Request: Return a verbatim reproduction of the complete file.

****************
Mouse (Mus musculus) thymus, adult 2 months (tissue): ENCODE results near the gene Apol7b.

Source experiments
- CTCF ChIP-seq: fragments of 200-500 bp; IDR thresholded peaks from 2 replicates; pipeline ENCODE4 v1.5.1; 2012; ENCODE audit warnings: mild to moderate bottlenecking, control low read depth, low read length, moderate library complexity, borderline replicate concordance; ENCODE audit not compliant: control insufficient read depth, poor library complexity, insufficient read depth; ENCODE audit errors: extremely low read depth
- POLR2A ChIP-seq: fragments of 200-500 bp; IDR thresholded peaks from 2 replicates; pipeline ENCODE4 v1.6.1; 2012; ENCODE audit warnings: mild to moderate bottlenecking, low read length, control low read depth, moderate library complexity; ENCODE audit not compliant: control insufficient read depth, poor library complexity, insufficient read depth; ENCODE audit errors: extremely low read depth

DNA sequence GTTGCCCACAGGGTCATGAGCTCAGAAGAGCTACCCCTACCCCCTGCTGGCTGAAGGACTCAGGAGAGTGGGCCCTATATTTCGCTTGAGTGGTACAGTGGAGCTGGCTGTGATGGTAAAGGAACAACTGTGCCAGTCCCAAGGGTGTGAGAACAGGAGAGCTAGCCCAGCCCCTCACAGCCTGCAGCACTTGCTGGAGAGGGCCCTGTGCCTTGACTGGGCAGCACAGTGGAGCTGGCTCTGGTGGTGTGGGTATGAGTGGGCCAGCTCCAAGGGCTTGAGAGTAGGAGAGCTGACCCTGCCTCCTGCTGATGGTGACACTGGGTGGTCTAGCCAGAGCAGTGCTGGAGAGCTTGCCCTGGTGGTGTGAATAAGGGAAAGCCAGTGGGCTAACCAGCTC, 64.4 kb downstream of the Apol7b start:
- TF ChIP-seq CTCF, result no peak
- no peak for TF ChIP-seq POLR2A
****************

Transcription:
Mouse (Mus musculus) thymus, adult 2 months (tissue): ENCODE results near the gene Apol7b.

Source experiments
- CTCF ChIP-seq: fragments of 200-500 bp; IDR thresholded peaks from 2 replicates; pipeline ENCODE4 v1.5.1; 2012; ENCODE audit warnings: mild to moderate bottlenecking, control low read depth, low read length, moderate library complexity, borderline replicate concordance; ENCODE audit not compliant: control insufficient read depth, poor library complexity, insufficient read depth; ENCODE audit errors: extremely low read depth
- POLR2A ChIP-seq: fragments of 200-500 bp; IDR thresholded peaks from 2 replicates; pipeline ENCODE4 v1.6.1; 2012; ENCODE audit warnings: mild to moderate bottlenecking, low read length, control low read depth, moderate library complexity; ENCODE audit not compliant: control insufficient read depth, poor library complexity, insufficient read depth; ENCODE audit errors: extremely low read depth

DNA sequence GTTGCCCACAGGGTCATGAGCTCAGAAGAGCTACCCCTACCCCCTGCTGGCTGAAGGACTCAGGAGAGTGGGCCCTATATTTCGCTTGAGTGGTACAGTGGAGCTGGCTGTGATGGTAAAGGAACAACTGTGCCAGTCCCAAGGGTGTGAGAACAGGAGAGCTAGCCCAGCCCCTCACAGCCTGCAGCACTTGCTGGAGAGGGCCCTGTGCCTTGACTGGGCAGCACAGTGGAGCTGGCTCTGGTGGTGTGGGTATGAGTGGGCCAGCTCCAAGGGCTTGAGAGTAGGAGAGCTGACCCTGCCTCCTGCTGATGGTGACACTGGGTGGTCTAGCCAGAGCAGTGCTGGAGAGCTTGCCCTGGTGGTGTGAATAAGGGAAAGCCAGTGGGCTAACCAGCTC, 64.4 kb downstream of the Apol7b start:
- TF ChIP-seq CTCF, result no peak
- no peak for TF ChIP-seq POLR2A